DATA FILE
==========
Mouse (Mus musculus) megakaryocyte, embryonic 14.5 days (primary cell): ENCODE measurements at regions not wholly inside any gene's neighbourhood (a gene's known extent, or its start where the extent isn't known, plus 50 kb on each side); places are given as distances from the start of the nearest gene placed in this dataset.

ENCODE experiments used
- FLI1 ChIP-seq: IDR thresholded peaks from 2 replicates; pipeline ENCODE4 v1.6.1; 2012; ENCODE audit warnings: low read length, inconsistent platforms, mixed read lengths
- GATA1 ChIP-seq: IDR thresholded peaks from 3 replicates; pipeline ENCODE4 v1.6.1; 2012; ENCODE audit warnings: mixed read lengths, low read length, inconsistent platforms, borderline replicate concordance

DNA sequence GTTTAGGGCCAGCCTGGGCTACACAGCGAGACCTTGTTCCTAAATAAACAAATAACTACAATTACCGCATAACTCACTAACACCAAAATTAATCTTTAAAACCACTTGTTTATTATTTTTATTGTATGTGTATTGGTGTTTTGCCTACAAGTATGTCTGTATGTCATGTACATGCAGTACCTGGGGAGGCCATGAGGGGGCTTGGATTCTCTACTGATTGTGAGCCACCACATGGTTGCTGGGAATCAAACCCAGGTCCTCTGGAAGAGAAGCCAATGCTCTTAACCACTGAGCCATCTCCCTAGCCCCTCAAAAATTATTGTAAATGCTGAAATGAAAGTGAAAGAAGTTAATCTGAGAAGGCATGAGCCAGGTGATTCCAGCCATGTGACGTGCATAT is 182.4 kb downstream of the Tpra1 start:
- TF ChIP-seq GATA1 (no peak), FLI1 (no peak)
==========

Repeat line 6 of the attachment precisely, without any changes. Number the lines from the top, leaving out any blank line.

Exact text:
- TF ChIP-seq GATA1 (no peak), FLI1 (no peak)